Lands on his feet, like a cat

David Silverman: fired from American Atheists for sexual harassment.

David Silverman: hired by Atheist Alliance International, fired from AAI for sexual harassment.

David Silverman: hired by the Conru Foundation, fired…well, I guess we’ll have to wait and see.

Although I think his fans are predicting his future. They know what’s coming.

One has to wonder, though — what the heck is the Conru Foundation?

The Conru Foundation is a nonpartisan think tank focusing on elevating truth and undermining the false narratives that cause needless polarization and threaten modernity.

We seek to reclaim “Social Justice” by producing educational material and events that promote cognitive liberty, freedom of speech and Enlightenment values, as well as directly supporting speakers of truth.

Oh. They’re going to reclaim social justice by promoting Free Speech. This sounds familiar. This is the same rationale we always get from the right-wingers: Free Speech Uber Alles. We can sacrifice all kinds of civil rights as long as we retain the freedom to talk about them.

I still had never heard of them. I looked a little deeper; here’s the bio of the founder, Andrew Conru, who built this foundation with grit and determination and hard work and the highest aspirations.

I was fortunate to be at the right place and time (e.g., Stanford in 1992) when the Internet just started. This gave the opportunity to be the one of first to create interesting things like online shopping carts, centralized ad banner management, online matchmaking, and real-time website customization technologies. Over the years, I started a dozen or so companies with the largest being the Friend Finder Network – a dating social network with over 300M registered members. I also realize that most internet technology is pretty straight forward and success happens often not only by having the right skills but with a bit of luck and timing.

“Online shopping carts”? “centralized ad banner management”? I hate him already. This is another of those capitalists who poisoned the promise of the internet by turning it into yet another vehicle for sucking money out of people’s pockets. The Conru Foundation was only recently founded in 2017, and is just another “think tank” to defend his right to exploit others.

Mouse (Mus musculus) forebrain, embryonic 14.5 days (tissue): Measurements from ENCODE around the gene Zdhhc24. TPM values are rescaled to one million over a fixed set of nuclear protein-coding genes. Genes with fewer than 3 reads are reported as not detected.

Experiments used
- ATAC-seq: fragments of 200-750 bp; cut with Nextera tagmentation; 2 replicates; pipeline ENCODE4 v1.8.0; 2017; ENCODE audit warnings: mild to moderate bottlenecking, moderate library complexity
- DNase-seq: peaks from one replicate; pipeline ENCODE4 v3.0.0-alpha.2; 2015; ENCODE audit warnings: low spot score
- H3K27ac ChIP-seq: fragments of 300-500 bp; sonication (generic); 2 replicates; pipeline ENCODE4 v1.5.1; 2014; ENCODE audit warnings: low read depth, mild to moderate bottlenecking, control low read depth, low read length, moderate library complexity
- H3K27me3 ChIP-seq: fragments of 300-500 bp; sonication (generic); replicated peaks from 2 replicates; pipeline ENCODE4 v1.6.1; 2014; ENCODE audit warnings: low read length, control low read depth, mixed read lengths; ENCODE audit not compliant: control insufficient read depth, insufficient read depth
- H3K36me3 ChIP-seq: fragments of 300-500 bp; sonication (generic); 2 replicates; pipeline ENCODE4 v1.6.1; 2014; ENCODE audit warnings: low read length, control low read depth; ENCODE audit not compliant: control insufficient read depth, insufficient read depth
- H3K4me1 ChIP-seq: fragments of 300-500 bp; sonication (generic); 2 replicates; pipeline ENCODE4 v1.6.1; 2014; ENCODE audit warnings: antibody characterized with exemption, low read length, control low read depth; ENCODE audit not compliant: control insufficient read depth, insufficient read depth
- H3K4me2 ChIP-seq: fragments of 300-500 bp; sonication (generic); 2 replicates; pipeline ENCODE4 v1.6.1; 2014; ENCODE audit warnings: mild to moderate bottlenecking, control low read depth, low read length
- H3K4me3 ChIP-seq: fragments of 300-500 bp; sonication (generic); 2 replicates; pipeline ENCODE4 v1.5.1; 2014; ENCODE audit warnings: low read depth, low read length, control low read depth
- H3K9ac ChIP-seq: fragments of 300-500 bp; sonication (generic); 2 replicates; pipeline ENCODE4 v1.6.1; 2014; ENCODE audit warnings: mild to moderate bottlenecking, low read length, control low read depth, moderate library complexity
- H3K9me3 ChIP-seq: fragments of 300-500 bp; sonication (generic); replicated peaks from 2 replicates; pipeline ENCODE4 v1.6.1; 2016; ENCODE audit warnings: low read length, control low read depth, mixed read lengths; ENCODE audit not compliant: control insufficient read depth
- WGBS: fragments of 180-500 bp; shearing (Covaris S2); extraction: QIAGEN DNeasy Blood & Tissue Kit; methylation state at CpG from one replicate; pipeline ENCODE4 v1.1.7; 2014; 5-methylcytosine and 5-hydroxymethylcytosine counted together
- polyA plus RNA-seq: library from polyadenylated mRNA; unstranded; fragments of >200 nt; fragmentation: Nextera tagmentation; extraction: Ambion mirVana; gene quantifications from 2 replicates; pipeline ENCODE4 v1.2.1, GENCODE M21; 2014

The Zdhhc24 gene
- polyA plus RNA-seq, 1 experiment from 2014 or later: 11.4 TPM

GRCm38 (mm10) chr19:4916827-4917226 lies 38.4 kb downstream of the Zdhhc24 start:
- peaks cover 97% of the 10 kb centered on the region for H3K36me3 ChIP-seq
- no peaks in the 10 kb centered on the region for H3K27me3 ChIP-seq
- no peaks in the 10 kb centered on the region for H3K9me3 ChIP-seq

But his biggest success is Adult FriendFinder. I hadn’t heard of this before, but now that I’ve figured out what it is, I’ve probably seen it in way too many pop-up ads. Adult FriendFinder is a porn site. Check it out, if you don’t mind tainting your browser history. It’s full of photos of young women who are supposedly inviting you, horny man, to hook up with them in a quick date…or you can watch them take off their clothes on a webcam. You just have to have a credit card number, and subscribe! You can find out more on Wikipedia.

Adult FriendFinder has been accused of committing systematic billing fraud. According to the complaints filed, the company has a practice of continuing to bill customers even after they have cancelled their service. Former employees of the company have claimed that this is their standard policy and not the result of errors. These employees have stated that the majority of customers do not notice the charges for many months. As of October 2014, hundreds of civil cases have been filed against the company and a criminal indictment was made by the Federal Trade Commission against the company. In 2007, Adult FriendFinder settled with the Federal Trade Commission over allegations that the company had used malware to generate explicit pop-up ads for the service on computers without user consent.

Now there’s nothing wrong with doing porn — although I notice that Andrew Conru’s hot body is not for sale — but I had to laugh. David Silverman has finally found a sponsor who won’t fire him for being an abusive horndog. He’s being paid by a porn impresario!

Beauty contest!